CDRs of the V H and V L sequences, where they are most likely 
to influence the overall affinity for antigen. Following expo- 
sure to antigen, those B cells with higher- affinity receptors 
will be preferentially selected for survival. This result of this 



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Generation of B-Cell and T-Cell Respor 



(b) N-nucleotide additi 



=@I&> ci$[7]= 



=^Ic c P cl$[7]= 



^ T ' 



tLTj^ 











1 


Repair enzyme 














complementary nucleotides 








— L^Jagct atat LLI — 

P-nucleotide and N-nucleotide 
eavage of the hairpin intermedial 


additio 
yields 










i du 


join 


ng. (a) 


Ifc 


dou 


doe 


ded e 


nd o 


n the 


oding seque 


ice, then P-nu 
wever, cleavag 


cleotide 


add 


sirs 


ided 


end 


Dur 


ng subseq 


ent repair, 


comple 


men 


nuc 


eotide. 


an 


adde 


d, called P-r 


ucleotides, tc 


produ 


;e p 



^ T< 



TLlJ^ 



I TdT adds N-nucleotides 

Repair enzymes add 
T- complementary nucleotides 



dromic sequences (indicated by brackets). In this example, four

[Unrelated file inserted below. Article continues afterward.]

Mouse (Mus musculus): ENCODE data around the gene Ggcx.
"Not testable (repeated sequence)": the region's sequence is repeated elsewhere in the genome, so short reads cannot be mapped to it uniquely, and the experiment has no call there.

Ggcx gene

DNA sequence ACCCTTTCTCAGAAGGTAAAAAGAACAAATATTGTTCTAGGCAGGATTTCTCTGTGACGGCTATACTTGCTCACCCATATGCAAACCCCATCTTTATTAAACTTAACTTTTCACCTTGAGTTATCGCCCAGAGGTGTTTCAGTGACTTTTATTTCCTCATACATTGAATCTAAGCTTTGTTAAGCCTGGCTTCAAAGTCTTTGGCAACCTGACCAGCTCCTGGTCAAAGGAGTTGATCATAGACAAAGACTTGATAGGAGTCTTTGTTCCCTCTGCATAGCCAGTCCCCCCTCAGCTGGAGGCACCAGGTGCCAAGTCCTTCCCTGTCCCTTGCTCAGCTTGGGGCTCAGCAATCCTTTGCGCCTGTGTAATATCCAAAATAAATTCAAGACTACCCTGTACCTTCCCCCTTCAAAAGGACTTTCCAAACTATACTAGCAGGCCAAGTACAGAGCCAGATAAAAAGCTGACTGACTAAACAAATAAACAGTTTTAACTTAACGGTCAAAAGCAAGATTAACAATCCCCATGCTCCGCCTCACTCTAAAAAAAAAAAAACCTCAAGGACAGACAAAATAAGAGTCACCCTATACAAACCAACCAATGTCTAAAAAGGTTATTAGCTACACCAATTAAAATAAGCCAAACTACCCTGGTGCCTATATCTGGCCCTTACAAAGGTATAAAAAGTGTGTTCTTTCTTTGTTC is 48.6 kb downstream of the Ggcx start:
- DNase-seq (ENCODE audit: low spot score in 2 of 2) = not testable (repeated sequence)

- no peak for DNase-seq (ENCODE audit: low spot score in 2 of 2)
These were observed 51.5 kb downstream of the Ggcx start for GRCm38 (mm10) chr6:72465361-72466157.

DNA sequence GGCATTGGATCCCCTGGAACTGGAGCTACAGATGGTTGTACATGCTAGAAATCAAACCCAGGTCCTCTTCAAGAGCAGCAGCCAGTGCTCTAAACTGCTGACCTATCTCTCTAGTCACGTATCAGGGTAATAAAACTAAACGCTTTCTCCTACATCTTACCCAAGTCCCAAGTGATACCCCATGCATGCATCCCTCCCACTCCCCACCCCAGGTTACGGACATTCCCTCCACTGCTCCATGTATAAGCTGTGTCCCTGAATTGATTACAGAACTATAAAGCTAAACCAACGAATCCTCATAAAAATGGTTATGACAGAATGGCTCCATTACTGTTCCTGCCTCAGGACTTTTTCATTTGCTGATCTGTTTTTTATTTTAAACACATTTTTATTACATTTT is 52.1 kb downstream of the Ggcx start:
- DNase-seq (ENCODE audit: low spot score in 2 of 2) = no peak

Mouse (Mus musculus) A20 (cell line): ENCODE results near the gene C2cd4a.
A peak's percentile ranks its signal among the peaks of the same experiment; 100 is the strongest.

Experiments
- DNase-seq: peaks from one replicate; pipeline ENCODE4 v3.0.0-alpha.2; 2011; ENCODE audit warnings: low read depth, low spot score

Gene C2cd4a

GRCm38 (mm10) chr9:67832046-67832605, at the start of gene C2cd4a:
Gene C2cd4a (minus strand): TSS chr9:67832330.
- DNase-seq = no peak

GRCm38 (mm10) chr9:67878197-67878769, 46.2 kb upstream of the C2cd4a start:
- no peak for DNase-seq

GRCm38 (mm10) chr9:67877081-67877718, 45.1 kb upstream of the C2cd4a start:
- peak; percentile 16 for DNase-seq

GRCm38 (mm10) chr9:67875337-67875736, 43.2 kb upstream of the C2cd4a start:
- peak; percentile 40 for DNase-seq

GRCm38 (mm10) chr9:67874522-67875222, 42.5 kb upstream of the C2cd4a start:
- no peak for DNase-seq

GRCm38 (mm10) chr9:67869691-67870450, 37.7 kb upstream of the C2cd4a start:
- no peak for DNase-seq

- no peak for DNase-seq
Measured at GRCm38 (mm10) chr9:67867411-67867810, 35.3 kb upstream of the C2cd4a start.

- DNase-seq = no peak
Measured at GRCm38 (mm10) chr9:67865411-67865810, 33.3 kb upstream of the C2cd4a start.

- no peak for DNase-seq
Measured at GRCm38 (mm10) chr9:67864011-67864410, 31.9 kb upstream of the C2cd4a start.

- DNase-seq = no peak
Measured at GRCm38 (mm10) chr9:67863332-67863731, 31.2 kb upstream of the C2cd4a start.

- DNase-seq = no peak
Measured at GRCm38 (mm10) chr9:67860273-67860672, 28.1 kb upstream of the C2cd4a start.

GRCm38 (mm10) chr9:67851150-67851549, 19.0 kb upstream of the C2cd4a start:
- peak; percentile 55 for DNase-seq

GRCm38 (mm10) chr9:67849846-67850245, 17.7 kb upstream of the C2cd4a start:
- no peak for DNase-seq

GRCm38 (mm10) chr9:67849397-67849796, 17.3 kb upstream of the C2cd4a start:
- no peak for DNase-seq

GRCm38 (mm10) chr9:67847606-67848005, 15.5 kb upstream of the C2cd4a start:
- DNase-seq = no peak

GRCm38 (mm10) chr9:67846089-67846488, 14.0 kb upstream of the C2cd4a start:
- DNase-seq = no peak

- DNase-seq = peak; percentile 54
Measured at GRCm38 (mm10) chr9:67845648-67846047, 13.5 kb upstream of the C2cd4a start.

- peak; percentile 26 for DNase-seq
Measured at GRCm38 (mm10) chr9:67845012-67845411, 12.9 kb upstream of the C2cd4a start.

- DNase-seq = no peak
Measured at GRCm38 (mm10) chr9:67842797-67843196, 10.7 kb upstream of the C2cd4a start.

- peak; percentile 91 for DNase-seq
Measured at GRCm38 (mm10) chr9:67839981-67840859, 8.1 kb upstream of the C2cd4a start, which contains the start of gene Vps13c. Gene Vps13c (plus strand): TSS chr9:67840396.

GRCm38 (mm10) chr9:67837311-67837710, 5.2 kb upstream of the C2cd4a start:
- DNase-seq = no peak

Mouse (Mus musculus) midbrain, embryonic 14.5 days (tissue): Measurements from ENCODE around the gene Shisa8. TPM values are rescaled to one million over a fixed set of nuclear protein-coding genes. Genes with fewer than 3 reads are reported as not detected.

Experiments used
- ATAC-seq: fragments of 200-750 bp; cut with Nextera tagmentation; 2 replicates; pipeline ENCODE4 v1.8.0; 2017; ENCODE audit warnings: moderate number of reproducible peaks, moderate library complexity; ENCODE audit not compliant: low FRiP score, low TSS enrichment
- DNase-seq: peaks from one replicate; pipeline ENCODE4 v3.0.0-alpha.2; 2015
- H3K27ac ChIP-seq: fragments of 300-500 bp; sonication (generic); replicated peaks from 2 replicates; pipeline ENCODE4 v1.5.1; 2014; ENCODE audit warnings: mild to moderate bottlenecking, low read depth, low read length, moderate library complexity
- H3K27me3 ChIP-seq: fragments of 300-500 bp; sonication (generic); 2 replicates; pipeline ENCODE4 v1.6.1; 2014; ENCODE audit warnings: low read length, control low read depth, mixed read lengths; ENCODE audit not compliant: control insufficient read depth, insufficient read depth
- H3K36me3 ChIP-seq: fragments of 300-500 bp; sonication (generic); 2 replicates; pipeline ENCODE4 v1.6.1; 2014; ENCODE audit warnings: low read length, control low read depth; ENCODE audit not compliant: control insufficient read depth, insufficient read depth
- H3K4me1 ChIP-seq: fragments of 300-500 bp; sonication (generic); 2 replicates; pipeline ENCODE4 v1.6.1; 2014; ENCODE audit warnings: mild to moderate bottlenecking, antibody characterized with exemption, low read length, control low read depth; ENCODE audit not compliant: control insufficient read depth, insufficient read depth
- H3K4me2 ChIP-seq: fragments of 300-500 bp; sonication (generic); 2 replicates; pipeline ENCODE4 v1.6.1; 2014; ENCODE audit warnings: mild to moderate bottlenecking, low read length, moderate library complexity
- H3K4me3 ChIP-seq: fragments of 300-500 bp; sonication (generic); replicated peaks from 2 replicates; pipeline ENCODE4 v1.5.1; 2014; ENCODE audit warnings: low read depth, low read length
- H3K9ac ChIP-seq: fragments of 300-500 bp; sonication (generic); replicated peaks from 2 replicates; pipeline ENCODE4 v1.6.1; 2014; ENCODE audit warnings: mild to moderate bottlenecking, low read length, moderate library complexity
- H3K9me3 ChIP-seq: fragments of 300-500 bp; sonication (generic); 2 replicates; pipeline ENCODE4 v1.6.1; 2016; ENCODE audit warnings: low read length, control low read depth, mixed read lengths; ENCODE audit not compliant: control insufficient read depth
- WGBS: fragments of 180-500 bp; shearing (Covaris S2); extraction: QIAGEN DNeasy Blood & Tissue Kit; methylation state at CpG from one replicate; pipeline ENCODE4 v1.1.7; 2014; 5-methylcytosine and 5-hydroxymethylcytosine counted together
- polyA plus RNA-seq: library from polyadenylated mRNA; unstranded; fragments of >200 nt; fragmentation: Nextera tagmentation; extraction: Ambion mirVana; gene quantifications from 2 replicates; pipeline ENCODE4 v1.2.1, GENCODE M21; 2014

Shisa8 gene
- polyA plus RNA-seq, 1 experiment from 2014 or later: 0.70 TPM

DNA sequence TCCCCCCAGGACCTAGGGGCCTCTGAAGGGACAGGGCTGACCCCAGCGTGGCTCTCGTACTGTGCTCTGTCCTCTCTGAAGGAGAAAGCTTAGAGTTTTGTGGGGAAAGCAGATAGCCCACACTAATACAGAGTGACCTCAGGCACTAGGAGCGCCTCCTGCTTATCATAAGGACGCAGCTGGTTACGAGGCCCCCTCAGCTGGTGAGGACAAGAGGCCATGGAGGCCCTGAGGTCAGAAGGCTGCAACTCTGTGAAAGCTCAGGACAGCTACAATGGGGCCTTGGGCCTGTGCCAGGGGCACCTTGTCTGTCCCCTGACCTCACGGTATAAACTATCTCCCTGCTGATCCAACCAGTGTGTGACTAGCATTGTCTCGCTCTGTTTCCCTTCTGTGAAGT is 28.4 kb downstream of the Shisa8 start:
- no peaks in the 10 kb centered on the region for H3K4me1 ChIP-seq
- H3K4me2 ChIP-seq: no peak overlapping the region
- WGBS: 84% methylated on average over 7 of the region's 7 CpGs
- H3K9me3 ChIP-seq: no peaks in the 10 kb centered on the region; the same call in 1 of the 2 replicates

extra base pairs (blue) are present in the coding joint as the result 
of P-nucleotide addition, (b) Besides P-nucleotide addition, addi- 
tion of random N-nucleotides (light red) by a terminal deoxynu- 
cleotidyl transferase (TdT) can occur during joining of heavy-chain 
coding sequences. 



differential selection is an increase in the antigen affinity of a 
population of B cells. The overall process, called affinity 
maturation, takes place within germinal centers, and is de- 
scribed more fully in Chapter 11. 

Claudia Berek and Cesar Milstein obtained experimental 
evidence demonstrating somatic hypermutation during the 
course of an immune response to a hapten-carrier conju- 
gate. These researchers were able to sequence mRNA that 
encoded antibodies raised against a hapten in response to 
primary, secondary, or tertiary immunization (first, second, 
or third exposure) with a hapten-carrier conjugate. The 
hapten they chose was 2-phenyl-5-oxazolone (phOx), cou- 
pled to a protein carrier. They chose this hapten because it